Tackling climate change: Mixing profit with purpose
Entrepreneur Norman Crowley signals plan to invest €10m in solar energy projects
Chief executive of Crowley Carbon Norman Crowley, guest speaker at the KPMG Private Enterprise Inspire Series, with KPMG partner Olivia Lynch. Photograph: Julien Behal
Last month, entrepreneur Norman Crowley announced plans to invest €10 million in three solar energy projects in Ireland. This will increase by 50 per cent the solar energy generated in this country at the same time as increasing employment at Crowley Carbon by 50, to 250.
Crowley’s aim is to install more than 1,000 MW of solar energy here between now and 2024, reducing Ireland’s carbon emissions by 250,000 tonnes a year in the process.
He is a serial entrepreneur who is driven by a desire to tackle climate change. Speaking at a KPMG Private Enterprise Inspire Series event in Dublin earlier this year he said: “I didn’t want my children to think it was just about the money. When we started Crowley Carbon, job one was to make money and job two was to cool the planet. We reversed that about a year ago and we’re making even more money.”
Indeed, the company, which helps corporations lower their energy consumption, is now valued at $500 million and has doubled sales each year for the past two years. According to KPMG’s Olivia Lynch, who hosted the Inspire Series event, “Norman’s story definitely struck a chord with everyone in our audience and was hugely motivating. Having role models share their experiences – both good and the not so good – is an essential part of building an even stronger entrepreneurial culture in Ireland.”
Crowley’s entrepreneurial journey is by no means typical. Beginning at the age of 15 while still at school, he trained to become a welder and soon founded his own engineering company, which he sold for a six-figure sum while still in his early 20s.
In a complete change of direction, he followed that venture with a software enterprise, which he quickly grew to become Ireland’s second largest computer sales, distribution and internet services firm. Another change marked a move into online gaming when he founded the Inspired Gaming Group, the largest server-based gaming company in the world. He sold that for $500 million in 2008 and went on to establish The Cloud – Europe’s largest Wi-Fi operator.
He was already working on the idea of an energy efficiency enterprise when the sale of Inspired Gaming went through. Having taken a family holiday in Portugal to relax after that event, he spent most of the fortnight on the telephone making arrangements to set up Crowley Carbon. Such a commitment to serial entrepreneurship is quite typical for many of Ireland’s leading private and family-owned businesses, says KPMG’s Olivia Lynch.
“Many of our clients are juggling multiple ideas at various stages of development and their advisers should be able to help them ensure that they are focused on the products and customers and not down in the weeds on things that are better done by others,” she says.
Crowley is also an ardent believer in the urgent need to tackle climate change. “If you don’t believe in climate change you either haven’t read enough or you’re an idiot,” he told the audience at the KPMG event. “The Intergovernmental Panel on Climate Change report says that between 200 million and one billion people will die between now and 2050 as a result of climate change. This is how our world is going to end if we don’t do something about it.”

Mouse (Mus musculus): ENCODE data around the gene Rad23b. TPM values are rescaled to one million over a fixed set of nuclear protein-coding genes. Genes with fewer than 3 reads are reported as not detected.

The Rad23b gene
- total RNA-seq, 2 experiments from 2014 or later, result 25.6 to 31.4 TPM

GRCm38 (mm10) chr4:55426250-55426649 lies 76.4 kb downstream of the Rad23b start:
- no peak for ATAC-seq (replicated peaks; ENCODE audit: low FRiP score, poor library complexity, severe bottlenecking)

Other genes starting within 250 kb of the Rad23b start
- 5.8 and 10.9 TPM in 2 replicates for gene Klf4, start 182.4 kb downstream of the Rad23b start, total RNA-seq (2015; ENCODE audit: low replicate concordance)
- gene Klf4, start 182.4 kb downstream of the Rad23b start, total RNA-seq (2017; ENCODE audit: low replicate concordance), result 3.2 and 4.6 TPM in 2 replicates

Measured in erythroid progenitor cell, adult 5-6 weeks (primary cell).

And he is most certainly doing something about it. “I can sit in a boat and let it happen or I can make my 0.0001 per cent contribution to help,” he added.
The business case has to stand up, of course. “We go to companies with a $1 million-plus spend on energy and we help them reduce their costs, particularly in heating and cooling, and we share in the savings. If we can save a company €10 million a year and its shares trade at 12 times earnings, we add €120 million to its market capitalisation. That’s well worth the fee they pay us, and that is frequently funded by a third party.”
That’s certainly a compelling business case.
Meanwhile, Crowley also believes the combination of profit and purpose will also be essential for businesses in future. “There is an interesting transition happening globally,” he says. “If you are not a purpose-led business you are going to have problems. You won’t get talent and customers coming to you if you are not purpose driven. I talk to oil companies and they are not able to get talent now because they are pulling fossil fuels out of the ground.”
Olivia Lynch says it is heartening to see so many great ideas come to fruition but cautions that funding, the tax treatment of entrepreneurship, and scaling at the right pace in the right markets are just some of the challenges facing Irish family- and privately-owned companies. “Ireland has come a long way as a positive location for entrepreneurship, as many of our KPMG Inspire Series speakers have highlighted,” she says.
She also makes the point that Government attitudes towards entrepreneurship requires keeping all policy levers under constant review.
“Rewarding risk taking means making sure that we don’t unduly penalise Irish entrepreneurs – for example issues such as the relatively more attractive tax treatment in neighbouring jurisdictions of capital gains on the sale of a business needs consideration.”